Samantha was stunned when she was told she had an alcohol-induced blackout. She had never experienced this before. It shocked her that she had no recollection of events leading to her current situation.
She was lying on a hospital bed. Feeling very bruised and exhausted, talking was a chore. Her left leg, broken in two places, was in a cast. She felt something strange on her face. She tried to touch it but could not move her left hand. It was also in a cast!
Samantha was puzzled as to how she ended up this way. As hard as she tried, however, she could not recall. The last thing she remembered was texting her friends to let them know she had gotten to the bar.
Many people can enjoy alcohol in moderation. On the other hand, some struggle to control how much they drink. Alcohol has many effects on the body. One of the conditions that can arise from heavy drinking is alcohol-induced blackouts.
According to the NIAAA, over 25 percent of adults in the U.S. engaged in binge drinking in the past month. Also, over 50 percent of adults have had an alcohol-induced blackout at least once in their lives. Different factors can affect the chances of having a blackout. Examples include your weight, how quickly you drink, the type of alcohol, and your sex.
Let us talk a little bit about this condition.
You are often awake, alert, and able to hold conversations. Within minutes, however, you tend to forget the conversations. You also don’t recall any of the events the next day.
Blacking out is different from passing out. When you are blackout drunk, you are still conscious. Thus, you may be able to walk, talk, and interact with others. You will likely appear intoxicated, though.
For a lot of people, binge-drinking can cause a blackout. Note that merely drinking heavily does not cause blackouts. Instead, this condition occurs when you drink a lot in a short period.
Following excessive amounts of alcohol in a short period, you may lose your train of thought. It also gets harder to understand what people say. Some confusion about recent events is common. Alcohol affects the way you make memories.
People are known to engage in risky sexual behaviors, use drugs, drive vehicles, and get into brawls during alcohol-induced blackouts. This trend can also lead to other dangerous situations and even death!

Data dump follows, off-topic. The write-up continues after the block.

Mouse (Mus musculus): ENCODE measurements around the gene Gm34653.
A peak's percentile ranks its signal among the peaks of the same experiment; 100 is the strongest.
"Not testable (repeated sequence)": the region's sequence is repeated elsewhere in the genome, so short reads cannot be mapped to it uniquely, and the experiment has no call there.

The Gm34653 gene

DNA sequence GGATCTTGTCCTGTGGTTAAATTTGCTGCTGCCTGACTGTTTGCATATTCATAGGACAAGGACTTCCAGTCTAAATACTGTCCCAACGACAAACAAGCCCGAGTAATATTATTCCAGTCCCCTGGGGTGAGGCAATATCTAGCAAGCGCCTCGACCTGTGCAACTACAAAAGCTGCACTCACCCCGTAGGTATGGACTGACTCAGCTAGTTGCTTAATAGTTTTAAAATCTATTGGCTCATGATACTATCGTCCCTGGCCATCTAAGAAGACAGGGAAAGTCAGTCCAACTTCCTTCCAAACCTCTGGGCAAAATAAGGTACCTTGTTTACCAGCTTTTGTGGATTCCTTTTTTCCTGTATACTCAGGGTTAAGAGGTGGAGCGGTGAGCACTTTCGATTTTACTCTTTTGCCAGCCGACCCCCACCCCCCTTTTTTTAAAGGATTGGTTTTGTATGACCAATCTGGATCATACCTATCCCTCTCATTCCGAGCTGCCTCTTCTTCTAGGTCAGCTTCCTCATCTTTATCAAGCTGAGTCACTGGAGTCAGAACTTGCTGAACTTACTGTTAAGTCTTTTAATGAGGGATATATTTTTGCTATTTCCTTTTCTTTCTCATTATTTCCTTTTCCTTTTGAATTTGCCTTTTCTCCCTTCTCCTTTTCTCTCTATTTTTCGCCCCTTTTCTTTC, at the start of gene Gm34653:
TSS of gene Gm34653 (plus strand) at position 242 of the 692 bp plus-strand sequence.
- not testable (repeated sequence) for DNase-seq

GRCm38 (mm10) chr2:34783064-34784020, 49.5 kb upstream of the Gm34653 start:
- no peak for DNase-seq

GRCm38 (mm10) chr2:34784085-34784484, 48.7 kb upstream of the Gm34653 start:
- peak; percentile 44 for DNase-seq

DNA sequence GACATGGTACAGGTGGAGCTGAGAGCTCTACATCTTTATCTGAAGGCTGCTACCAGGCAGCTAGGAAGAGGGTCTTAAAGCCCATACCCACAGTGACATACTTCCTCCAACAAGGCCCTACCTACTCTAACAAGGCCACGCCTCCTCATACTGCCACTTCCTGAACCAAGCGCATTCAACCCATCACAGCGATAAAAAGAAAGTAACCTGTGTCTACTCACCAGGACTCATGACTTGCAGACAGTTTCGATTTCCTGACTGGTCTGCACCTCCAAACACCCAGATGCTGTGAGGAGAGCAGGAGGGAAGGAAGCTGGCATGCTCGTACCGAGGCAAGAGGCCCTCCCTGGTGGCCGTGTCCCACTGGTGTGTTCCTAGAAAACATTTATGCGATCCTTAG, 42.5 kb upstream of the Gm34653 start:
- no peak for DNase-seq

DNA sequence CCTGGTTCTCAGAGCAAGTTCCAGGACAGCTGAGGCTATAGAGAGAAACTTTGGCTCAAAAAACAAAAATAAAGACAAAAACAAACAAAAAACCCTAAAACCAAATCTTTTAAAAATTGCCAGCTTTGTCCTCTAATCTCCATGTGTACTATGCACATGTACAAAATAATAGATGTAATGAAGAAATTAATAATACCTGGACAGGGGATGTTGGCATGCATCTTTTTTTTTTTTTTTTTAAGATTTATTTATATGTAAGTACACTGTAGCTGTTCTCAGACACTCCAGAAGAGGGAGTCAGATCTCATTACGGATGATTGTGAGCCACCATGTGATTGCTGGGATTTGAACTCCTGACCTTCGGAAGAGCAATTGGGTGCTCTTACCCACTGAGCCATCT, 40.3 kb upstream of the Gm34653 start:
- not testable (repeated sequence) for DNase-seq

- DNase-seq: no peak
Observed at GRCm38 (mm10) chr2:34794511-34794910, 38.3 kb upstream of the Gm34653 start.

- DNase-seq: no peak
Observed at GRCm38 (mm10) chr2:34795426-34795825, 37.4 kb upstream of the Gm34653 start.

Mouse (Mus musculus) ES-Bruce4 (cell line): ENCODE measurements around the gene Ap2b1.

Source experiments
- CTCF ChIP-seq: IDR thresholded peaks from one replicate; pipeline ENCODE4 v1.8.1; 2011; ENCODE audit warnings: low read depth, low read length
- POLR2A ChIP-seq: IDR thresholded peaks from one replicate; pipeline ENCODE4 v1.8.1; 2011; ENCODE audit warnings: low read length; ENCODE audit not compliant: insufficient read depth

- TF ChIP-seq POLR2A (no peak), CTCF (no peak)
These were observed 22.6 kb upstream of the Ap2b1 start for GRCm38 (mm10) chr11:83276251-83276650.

Hangovers can occur when you have too much to drink. It is common to experience a hangover without having an alcohol blackout. Drinking slowly over prolonged periods will help you avoid alcohol blackouts. Thus, you will likely remember previous events, even though you may have a headache and feel sore afterward.
The faster you consume alcohol over short periods, the harder it will be to remember prior events. So, why is this the case?
Your brain’s ability to create long-term memories is severely affected by rapid rises in blood alcohol. It is not affected as much by the total blood alcohol content. Hence, binge drinking is more likely to cause alcohol blackouts. On the other hand, slow, heavy drinking is less likely to lead to blackouts. Instead, a hangover is more likely.
The region of the brain critical to forming memories is the hippocampus. This area is found deep within your brain. The hippocampus cannot tolerate high amounts of alcohol for long. As a result, it is unable to create memories when you have a blackout.
Some researchers also show that blackouts occur due to poor brain transfer of information. The rapid rise in blood alcohol levels causes an inability to transfer information from your short-term to your long-term memory.
A few factors can worsen the rapid rise in blood alcohol levels when you binge on alcohol. An example is drinking on an empty stomach. Also, drinking when dehydrated can make your blood alcohol levels rise faster. Substances like benzodiazepines and cannabis make blackouts more likely when you combine them with alcohol.
Research shows that alcohol does not kill brain cells. Instead, it interferes with specific brain regions, causing them to produce steroids. These chemicals are responsible for interrupting your learning process and memory building. Studies show, though, that heavy drinking over a long time causes the brain to shrink.
You can experience a range of memory loss symptoms when you binge on alcohol. In some cases, memory loss is minor. For example, not being able to recall details of a conversation. On the other hand, memory loss can be major. An example of this is the loss of large chunks of events during and after bingeing.
There are two types of alcohol blackouts:
During this type of alcohol blackout, there is only a partial blocking of memory. Fragmentary blackouts occur when you binge on alcohol, but the rise in blood alcohol is not too rapid. It is sometimes called a “brownout.”
When you experience this type of blackout, you may think you do not remember the events from the last several hours. Your memory, however, comes back when something or someone reminds you. Researchers believe you are unable to access this memory until a reminder triggers it.